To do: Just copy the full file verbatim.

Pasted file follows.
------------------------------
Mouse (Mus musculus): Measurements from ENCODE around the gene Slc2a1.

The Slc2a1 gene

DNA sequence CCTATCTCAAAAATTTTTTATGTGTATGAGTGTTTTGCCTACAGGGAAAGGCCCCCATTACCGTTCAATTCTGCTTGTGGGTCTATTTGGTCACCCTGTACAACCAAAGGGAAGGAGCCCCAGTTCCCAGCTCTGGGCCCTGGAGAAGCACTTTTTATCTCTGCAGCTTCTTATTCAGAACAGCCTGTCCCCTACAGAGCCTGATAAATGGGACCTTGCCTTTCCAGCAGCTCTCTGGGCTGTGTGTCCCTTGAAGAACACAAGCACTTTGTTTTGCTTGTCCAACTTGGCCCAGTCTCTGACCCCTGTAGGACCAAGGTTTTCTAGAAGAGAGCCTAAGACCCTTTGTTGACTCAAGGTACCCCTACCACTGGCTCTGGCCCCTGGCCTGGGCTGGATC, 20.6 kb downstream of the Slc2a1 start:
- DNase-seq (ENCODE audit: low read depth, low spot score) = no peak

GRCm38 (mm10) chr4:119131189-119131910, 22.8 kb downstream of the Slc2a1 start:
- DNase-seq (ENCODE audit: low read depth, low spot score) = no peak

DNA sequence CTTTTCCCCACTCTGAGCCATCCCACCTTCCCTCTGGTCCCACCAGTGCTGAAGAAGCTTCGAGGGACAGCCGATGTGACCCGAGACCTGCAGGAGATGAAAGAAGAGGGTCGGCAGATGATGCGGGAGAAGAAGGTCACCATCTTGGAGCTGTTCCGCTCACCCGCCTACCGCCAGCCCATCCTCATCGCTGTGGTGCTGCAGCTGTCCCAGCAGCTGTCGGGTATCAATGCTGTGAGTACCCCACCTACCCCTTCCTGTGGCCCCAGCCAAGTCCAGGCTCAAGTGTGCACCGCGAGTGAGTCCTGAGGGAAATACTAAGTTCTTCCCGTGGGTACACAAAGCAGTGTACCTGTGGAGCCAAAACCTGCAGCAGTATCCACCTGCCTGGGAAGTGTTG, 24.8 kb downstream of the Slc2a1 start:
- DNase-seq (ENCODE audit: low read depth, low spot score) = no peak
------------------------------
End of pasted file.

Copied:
Mouse (Mus musculus): Measurements from ENCODE around the gene Slc2a1.

The Slc2a1 gene

DNA sequence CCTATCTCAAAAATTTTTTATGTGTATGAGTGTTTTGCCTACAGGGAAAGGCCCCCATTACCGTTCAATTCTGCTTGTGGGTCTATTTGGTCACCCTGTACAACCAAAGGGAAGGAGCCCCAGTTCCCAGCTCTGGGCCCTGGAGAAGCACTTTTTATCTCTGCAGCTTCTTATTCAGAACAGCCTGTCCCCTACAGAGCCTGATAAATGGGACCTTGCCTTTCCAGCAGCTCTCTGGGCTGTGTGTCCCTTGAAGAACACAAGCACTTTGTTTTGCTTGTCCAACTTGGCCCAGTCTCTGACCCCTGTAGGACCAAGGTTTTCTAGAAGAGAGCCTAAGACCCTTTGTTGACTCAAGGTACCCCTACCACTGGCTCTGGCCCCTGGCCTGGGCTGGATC, 20.6 kb downstream of the Slc2a1 start:
- DNase-seq (ENCODE audit: low read depth, low spot score) = no peak

GRCm38 (mm10) chr4:119131189-119131910, 22.8 kb downstream of the Slc2a1 start:
- DNase-seq (ENCODE audit: low read depth, low spot score) = no peak

DNA sequence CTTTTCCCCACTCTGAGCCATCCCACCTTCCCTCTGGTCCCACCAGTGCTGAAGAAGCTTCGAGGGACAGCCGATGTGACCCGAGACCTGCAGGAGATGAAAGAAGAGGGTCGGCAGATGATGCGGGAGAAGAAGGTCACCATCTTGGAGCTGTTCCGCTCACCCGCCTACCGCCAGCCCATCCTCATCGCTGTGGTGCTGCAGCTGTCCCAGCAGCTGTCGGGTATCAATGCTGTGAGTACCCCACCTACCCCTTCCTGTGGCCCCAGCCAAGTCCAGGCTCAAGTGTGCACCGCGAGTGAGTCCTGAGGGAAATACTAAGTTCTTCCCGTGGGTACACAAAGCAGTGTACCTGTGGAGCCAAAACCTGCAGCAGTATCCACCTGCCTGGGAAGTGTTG, 24.8 kb downstream of the Slc2a1 start:
- DNase-seq (ENCODE audit: low read depth, low spot score) = no peak